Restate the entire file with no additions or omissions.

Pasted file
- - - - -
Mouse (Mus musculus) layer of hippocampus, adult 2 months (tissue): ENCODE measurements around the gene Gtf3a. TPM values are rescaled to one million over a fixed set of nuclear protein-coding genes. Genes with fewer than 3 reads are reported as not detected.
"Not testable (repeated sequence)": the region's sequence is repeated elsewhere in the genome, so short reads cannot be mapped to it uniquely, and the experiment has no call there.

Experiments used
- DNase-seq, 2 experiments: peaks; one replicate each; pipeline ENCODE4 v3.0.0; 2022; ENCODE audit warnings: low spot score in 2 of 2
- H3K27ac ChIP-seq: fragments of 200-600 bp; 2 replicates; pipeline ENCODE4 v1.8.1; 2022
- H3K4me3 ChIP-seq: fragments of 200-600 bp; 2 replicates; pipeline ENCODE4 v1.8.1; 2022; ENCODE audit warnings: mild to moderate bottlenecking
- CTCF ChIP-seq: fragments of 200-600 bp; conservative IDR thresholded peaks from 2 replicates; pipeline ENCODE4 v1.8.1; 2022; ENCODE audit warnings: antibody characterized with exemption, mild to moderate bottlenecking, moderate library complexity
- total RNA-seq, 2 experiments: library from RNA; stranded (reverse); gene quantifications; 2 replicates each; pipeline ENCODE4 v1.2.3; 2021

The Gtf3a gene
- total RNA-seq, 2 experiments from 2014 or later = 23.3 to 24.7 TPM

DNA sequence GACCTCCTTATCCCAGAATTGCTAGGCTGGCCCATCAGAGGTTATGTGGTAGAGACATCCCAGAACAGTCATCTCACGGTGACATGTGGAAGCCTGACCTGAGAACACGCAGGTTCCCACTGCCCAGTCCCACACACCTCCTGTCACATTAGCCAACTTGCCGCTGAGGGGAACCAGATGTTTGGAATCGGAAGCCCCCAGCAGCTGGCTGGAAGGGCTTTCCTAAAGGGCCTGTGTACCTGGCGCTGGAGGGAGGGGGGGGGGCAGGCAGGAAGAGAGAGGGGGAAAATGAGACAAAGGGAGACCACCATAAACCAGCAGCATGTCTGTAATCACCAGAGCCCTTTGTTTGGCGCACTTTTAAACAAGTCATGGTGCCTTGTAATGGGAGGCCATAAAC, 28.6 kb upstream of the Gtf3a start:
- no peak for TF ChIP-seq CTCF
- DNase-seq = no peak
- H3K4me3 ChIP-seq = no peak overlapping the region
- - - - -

Mouse (Mus musculus) layer of hippocampus, adult 2 months (tissue): ENCODE measurements around the gene Gtf3a. TPM values are rescaled to one million over a fixed set of nuclear protein-coding genes. Genes with fewer than 3 reads are reported as not detected.
"Not testable (repeated sequence)": the region's sequence is repeated elsewhere in the genome, so short reads cannot be mapped to it uniquely, and the experiment has no call there.

Experiments used
- DNase-seq, 2 experiments: peaks; one replicate each; pipeline ENCODE4 v3.0.0; 2022; ENCODE audit warnings: low spot score in 2 of 2
- H3K27ac ChIP-seq: fragments of 200-600 bp; 2 replicates; pipeline ENCODE4 v1.8.1; 2022
- H3K4me3 ChIP-seq: fragments of 200-600 bp; 2 replicates; pipeline ENCODE4 v1.8.1; 2022; ENCODE audit warnings: mild to moderate bottlenecking
- CTCF ChIP-seq: fragments of 200-600 bp; conservative IDR thresholded peaks from 2 replicates; pipeline ENCODE4 v1.8.1; 2022; ENCODE audit warnings: antibody characterized with exemption, mild to moderate bottlenecking, moderate library complexity
- total RNA-seq, 2 experiments: library from RNA; stranded (reverse); gene quantifications; 2 replicates each; pipeline ENCODE4 v1.2.3; 2021

The Gtf3a gene
- total RNA-seq, 2 experiments from 2014 or later = 23.3 to 24.7 TPM

DNA sequence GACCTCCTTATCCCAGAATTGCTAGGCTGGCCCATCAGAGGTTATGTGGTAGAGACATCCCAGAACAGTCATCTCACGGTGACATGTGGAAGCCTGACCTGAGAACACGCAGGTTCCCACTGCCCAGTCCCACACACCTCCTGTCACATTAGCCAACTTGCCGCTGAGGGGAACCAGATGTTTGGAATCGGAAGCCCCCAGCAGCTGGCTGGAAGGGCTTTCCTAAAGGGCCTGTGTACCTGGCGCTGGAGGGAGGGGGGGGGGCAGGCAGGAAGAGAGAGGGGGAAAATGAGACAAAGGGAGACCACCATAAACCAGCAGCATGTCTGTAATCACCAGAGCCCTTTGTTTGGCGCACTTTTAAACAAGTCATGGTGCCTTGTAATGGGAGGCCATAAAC, 28.6 kb upstream of the Gtf3a start:
- no peak for TF ChIP-seq CTCF
- DNase-seq = no peak
- H3K4me3 ChIP-seq = no peak overlapping the region